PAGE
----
If the Stowells owned only those two places, they’d probably hang on to them forever, grousing bitterly about neighborhood traffic patterns that made15th Avenue inhospitable to walk-in traffic, about the lack of appreciation for Italian fare like mortadella or cocktails like barrel-aged Negronis, about having to pay dishwashers $15 an hour, about landlords and health inspectors and ungrateful Yelpers. (All perfectly legitimate issues, by the way, and not limited to any one location or cuisine.)

But the Stowells understand that the restaurant business is, at its most basic, an unsentimental business. Sentiment can play a role, sure, but only when you’re profitable. So you study the numbers and you bite the bullet, ideally sooner rather than later.

It’s not as if the Stowells are leaving the Hill entirely. Rione XIII, 401 15th Ave. E., is going strong; Tavolata, 501 E. Pike St., is doing gangbusters. But it’s time to pay attention to a new neighborhood: Downtown. Cortina, 621 Union St., on the site of the original Union Square Grill and the recently departed Sullivan’s, is a bigger space than anything the Stowells have tackled before. Will it prove a big, bold step? Or a bridge too far? Look for it to open early next year.

Stowell has the wherewithal, technically, to recreate the experience of dining in Rome (Rione XIII), of making his own pasta (Lagana, in the basement of Tavolata in Belltown), of engaging his fans with special events and “Sunday Suppers.” At Safeco Field, he broke out of the self-imposed box that limits the appeal of celebrity chefs to the followers of celebrity chefs. He’s not on the Guy Fieri low road (thank goodness), but he’s making a connection at the ballpark with a heck of a lot more diners than could ever squeeze into Bar Cotto or How to Cook a Wolf.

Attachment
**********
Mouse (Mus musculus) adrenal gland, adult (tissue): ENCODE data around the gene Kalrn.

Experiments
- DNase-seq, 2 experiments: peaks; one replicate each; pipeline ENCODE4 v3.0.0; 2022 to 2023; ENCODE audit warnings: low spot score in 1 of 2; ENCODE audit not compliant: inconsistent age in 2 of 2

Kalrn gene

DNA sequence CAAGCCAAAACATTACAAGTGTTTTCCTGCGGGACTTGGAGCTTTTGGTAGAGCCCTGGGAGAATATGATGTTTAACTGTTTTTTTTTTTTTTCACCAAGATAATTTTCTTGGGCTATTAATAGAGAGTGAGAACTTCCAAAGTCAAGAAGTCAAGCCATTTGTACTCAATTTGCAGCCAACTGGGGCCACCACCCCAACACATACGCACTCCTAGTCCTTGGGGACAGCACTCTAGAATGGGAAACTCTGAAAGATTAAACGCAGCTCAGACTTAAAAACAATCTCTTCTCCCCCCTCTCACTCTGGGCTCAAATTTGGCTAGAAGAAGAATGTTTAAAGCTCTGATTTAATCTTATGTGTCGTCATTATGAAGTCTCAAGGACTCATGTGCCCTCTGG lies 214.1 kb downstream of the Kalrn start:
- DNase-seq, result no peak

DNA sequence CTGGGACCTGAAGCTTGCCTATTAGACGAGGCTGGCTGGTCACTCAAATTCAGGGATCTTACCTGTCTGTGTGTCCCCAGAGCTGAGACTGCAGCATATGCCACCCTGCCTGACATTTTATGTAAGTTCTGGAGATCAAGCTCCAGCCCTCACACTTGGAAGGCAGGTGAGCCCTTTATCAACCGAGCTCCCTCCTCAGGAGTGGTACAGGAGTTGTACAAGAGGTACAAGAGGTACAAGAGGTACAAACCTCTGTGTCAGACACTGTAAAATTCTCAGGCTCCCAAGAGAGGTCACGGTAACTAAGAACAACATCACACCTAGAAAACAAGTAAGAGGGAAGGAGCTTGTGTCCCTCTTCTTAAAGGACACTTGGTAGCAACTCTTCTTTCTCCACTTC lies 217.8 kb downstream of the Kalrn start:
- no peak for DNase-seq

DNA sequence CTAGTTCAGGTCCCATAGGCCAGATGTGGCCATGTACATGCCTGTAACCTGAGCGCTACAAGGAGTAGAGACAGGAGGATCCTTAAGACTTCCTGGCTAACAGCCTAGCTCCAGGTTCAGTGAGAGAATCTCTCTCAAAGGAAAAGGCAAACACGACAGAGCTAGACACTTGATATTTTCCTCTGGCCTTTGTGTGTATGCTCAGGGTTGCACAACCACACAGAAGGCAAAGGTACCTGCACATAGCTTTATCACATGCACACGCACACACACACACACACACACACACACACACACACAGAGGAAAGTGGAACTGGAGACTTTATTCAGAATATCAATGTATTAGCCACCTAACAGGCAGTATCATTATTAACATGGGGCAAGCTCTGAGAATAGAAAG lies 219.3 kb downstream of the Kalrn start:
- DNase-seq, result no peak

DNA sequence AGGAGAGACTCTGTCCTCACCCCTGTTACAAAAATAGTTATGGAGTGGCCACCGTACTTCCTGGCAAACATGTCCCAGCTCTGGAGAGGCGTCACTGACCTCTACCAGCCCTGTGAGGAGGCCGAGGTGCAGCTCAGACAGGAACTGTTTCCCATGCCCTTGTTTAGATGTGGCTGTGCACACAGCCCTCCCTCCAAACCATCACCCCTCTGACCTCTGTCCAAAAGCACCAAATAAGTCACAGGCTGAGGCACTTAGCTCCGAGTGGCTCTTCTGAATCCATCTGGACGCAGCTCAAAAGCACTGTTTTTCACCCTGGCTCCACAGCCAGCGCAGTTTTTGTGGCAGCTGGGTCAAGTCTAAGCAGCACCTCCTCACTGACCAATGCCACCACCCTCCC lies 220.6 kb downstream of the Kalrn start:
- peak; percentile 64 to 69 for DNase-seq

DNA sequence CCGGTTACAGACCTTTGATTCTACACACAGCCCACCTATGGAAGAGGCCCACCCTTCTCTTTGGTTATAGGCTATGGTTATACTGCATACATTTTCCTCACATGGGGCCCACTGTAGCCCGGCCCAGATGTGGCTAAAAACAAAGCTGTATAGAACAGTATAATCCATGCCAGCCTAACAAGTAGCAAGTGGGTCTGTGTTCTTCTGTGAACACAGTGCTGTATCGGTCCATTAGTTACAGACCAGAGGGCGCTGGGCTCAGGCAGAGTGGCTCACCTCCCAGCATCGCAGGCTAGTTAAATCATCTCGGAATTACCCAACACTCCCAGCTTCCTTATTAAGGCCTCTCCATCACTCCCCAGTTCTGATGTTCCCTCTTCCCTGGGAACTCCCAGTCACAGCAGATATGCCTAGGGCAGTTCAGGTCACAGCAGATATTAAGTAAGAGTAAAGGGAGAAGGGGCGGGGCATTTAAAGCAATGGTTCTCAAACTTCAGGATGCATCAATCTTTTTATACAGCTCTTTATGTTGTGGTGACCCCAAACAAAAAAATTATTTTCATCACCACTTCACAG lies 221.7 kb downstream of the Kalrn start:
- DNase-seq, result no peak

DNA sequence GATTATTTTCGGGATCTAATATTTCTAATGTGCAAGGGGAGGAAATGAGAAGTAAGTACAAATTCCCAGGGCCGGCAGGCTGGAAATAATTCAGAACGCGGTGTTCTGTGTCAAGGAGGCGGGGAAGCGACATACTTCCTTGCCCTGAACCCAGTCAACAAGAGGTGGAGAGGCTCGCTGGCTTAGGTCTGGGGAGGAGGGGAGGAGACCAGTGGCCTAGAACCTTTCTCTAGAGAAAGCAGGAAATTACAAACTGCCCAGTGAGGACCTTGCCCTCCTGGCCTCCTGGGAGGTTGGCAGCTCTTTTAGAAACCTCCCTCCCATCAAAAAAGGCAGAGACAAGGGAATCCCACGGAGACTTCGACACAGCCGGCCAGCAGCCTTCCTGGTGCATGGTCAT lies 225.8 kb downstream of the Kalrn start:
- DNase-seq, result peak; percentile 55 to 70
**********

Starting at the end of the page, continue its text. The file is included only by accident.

And there are moments of greatness from Stowell’s kitchens, such as a breathtaking ricotta gnocchi with beef tongue sugo at the Belltown Tavolata. The gnocchi were cloud-like, the tongue flavorful and meltingly tender. The dish had an evocative power, taking me back into a childhood of steaming kitchens, grandmothers, great-aunts and noisy family dinners (not that I grew up with any of that, but you get the picture). Mortadella and prosciutto di Parma at Bar Cotto, washed down with a glass of slightly fizzy lambrusco. Puntarelle (winter chicory) at Rione XIII. Excellent, and will be missed.

Angela Stowell is the company’s chief financial officer. “It’s a business and needs a business plan,” both Stowells acknowledge. “An art, a craft, and a small business.” Says one well-regarded industry observer: “Here’s how the business of a neighborhood restaurant works: you go to work every day, you take your turn at bat, you keep your eye on the ball. Stowell and his wife strike me as savvy operators who understand how to build a brand.”

That brand, of course, is “Ethan Stowell.” Confirmation at the national level: Restaurant Hospitality magazine named Ethan and Angela Stowell as the 2016 recipients of its Innovator of the Year Award for creating outstanding restaurants across multiple concepts.

“We stay on top of things daily,” says Angela Stowell. “The executive team gets an email every day with every social media post. You have to know what your guests are thinking, right or wrong.”

Ronald Holden is a restaurant writer for Pacific Publishing. His latest book, “Forking Seattle,” is available on Amazon.